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What Are Arc Flash Boundaries?

What Are Arc Flash Boundaries?

Arc flash isn’t just dangerous. It can be deadly. In fact, of the thousands of electrical accidents and fatalities reported to the Health & Safety Executive (HSE) each year, the majority of them are thought to be directly or indirectly related to arc flash. 

It’s very clear to see that anyone working in an area where there is a risk of arc flash should be wearing the necessary PPE to protect themselves. What isn’t quite as clear to see is what is meant by ‘an area where there is a risk’. How far away does a worker have to be from the potential arc source to be out of the ‘danger zone’?

That’s what arc flash boundaries can help us understand. 

Exploring Arc Flash Boundaries

When an arc flash occurs, heat and light explode outwards from the arc source, putting those working in the immediate vicinity at risk. Arc flash boundaries are designed to help workers draw an invisible line, separating the highest risk areas from those where there’s less risk. There are four different boundaries that can be applied:

1. Prohibited Boundary: The smallest boundary, located the closest to the arc source. 

2. Restricted Boundary: A high-risk area located just outside the prohibited boundary.

3. Limited Boundary: The closest unqualified workers should be to the arc source.

4. Arc Flash Boundary: Defines the lower risk zone outside the limited boundary.

The arc flash boundary is the distance at which a worker can be exposed to an incident energy level no greater than 1.2 cal/cm2 for 0.1 second. While this is the safest of the boundaries, it is still expected that, in a severe event, workers in this area could still receive significant injuries if unprotected, including second degree burns.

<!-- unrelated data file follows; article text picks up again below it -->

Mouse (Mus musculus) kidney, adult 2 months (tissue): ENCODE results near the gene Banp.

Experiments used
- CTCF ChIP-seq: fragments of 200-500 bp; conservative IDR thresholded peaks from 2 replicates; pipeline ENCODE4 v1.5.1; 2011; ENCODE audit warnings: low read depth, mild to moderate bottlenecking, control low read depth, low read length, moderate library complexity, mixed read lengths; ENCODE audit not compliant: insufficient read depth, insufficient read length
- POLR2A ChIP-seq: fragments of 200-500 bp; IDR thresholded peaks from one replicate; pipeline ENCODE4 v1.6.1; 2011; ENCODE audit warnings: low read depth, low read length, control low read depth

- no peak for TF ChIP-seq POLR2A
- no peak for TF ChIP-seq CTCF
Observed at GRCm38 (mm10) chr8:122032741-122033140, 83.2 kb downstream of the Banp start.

What is a ‘Safe’ Distance?

The truth is that there is no set standard for where boundaries should be put in place in relation to a potential arc source. This is because some types of electrical equipment may have the potential to produce more severe arc flash than others. 

Typically, the ‘safe’ distance and the arc flash boundary are determined by using the IEEE 1584 Performing Arc Flash Hazard calculation. One of the most common formulas looks like this: DB = [(4.184 × Cf × Ein × (t/0.2) × (610x/EB)]1/x.

Boundaries should be calculated and implemented during an arc flash assessment, and all workers within the boundary should ensure they have the correct arc flash workwear to keep them safe should an arc flash event take place. 

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